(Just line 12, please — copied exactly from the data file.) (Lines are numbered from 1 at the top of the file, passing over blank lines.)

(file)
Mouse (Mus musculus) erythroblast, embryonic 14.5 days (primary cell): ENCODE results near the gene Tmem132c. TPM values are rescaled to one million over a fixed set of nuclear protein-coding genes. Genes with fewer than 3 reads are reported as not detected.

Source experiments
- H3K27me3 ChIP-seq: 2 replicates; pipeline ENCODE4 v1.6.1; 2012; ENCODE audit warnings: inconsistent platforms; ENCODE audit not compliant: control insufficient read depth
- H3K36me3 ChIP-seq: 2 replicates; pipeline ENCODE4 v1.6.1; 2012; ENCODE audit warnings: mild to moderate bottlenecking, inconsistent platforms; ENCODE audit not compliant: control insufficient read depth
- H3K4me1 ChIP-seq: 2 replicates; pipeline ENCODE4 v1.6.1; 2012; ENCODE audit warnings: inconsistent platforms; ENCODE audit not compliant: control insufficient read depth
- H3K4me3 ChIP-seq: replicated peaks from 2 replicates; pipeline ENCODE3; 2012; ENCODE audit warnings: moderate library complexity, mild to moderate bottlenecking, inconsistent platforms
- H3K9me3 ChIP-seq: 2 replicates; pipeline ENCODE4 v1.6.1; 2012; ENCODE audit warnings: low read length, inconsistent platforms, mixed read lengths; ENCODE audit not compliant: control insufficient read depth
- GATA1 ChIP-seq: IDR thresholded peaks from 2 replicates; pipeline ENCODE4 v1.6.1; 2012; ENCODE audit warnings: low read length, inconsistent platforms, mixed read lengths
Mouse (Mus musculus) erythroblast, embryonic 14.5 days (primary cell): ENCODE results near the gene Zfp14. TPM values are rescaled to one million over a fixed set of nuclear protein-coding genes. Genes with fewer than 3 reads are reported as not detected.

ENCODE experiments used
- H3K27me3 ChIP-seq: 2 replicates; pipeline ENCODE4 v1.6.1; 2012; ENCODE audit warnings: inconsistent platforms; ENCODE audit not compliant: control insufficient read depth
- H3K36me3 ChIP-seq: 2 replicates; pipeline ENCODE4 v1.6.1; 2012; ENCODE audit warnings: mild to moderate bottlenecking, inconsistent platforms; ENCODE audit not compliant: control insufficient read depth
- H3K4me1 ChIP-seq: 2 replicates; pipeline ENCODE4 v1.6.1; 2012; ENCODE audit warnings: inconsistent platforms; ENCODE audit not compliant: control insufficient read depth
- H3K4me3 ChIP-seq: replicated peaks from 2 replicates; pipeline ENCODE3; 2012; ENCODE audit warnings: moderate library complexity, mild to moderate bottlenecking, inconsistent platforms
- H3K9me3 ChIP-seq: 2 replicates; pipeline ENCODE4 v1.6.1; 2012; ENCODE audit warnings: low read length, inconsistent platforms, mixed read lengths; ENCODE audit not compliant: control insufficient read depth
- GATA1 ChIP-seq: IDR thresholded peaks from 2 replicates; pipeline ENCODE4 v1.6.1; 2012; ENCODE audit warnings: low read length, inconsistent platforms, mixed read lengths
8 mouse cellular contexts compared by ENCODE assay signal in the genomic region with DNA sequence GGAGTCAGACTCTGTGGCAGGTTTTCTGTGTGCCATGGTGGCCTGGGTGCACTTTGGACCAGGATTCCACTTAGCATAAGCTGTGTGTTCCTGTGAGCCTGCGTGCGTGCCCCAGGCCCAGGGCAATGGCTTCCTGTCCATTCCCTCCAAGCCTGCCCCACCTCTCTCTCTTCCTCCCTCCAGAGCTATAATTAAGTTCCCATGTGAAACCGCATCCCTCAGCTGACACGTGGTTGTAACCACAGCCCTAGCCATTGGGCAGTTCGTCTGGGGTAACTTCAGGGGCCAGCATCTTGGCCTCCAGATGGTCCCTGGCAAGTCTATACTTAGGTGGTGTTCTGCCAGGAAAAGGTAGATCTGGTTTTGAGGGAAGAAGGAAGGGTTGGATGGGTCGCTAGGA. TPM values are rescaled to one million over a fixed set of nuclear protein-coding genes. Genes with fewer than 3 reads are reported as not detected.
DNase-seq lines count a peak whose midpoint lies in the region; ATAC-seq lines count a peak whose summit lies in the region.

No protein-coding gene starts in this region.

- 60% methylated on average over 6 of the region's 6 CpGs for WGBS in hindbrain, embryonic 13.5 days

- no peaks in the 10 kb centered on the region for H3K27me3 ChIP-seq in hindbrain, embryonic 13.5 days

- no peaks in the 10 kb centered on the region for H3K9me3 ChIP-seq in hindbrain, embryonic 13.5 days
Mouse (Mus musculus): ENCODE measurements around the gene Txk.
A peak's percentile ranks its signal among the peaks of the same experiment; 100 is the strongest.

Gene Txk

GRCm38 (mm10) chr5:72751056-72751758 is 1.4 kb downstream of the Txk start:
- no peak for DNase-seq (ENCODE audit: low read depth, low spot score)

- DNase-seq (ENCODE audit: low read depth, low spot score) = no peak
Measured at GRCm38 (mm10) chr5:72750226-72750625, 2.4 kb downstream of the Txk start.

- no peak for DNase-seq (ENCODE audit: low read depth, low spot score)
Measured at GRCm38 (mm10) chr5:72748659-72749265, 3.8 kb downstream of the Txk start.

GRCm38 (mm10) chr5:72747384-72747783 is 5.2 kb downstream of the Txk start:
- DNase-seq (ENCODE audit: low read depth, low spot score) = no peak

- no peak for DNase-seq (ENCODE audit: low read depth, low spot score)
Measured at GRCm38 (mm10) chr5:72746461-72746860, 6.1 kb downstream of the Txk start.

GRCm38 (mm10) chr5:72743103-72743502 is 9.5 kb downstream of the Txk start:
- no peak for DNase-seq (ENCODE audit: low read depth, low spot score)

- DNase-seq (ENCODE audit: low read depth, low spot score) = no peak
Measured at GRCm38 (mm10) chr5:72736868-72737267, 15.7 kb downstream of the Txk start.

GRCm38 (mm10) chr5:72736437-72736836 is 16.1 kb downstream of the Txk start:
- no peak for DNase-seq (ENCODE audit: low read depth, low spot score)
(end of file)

- H3K36me3 ChIP-seq: 2 replicates; pipeline ENCODE4 v1.6.1; 2012; ENCODE audit warnings: mild to moderate bottlenecking, inconsistent platforms; ENCODE audit not compliant: control insufficient read depth